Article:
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Glynne v. Wilson Medical Center, No. 11-1859

Decided: October 18, 2012

Wilson Medical Center (“WMC”) appealed the Eastern District of North Carolina’s amended order and judgment entered on August 8, 2011, nunc pro tunc March 1, 2011. On appeal, the Court of Appeals vacated the district court’s amended order and judgment because the nunc pro tunc entry supplied an order that was in fact not previously made.

On December 10, 2008, Dr. Rose Glynne filed various federal and state law claims against WMC and several other defendants. During discovery, Glynne dismissed all her federal claims and all defendants except WMC. Since diversity jurisdiction was lacking, the district court refused to exercise supplemental jurisdiction and dismissed the federal suit in by a March 1, 2011 order (the “March Order”). The March Order allowed Glynne to refile her claims in in state court, but during the time that she was litigating her federal suit, the limitations period for the state claims expired. Nevertheless, a federal statute allowed Glynne 30 days from the date of the March Order to file her state claims. However, Glynne did not file her state court complaint until April 7, 2011. On May 13, 2011, WMC moved to dismiss Glynne’s state court complaint on the ground that Glynne did not file within the statutorily prescribed 30 day window. On May 26, 2011, Glynn filed a motion asking the district court, for the first time, to amend the March Order to allow her 40 days from March 1 to file in state court. On June 8, 2011, Glynne amended her motion and again asked the district court for 40 days from March 1 to file her complaint. On August 4, 2011, the district court entered an amended order and judgment that was the same in all respects to the March Order except that it allowed Glynne 60 days from March 1 to file her state claims. The amended order and judgment were entered “nunc pro tunc,” meaning that they were effective at the date of the March Order (March 1, 2011).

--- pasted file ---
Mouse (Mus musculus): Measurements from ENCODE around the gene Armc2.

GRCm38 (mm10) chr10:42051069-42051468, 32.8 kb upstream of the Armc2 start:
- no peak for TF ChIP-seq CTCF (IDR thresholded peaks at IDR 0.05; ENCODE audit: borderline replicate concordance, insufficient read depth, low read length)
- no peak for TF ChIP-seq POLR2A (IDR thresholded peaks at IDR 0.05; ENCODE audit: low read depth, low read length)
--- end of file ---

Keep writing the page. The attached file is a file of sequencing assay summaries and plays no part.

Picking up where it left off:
The Court of Appeals explained that the purpose of an entry nunc pro tunc is to correct mistakes or omissions in the record so as to reflect events that actually took place. The court also noted that an entry nunc pro tunc has traditionally been limited to correcting clerical or record keeping errors. In Glynne’s case, since nothing in the record indicated that the district court had in fact extended the limitations period under the March Order, the court held that the district court erred in entering the amended order and judgment.

Full Opinion

– Graham Mitchell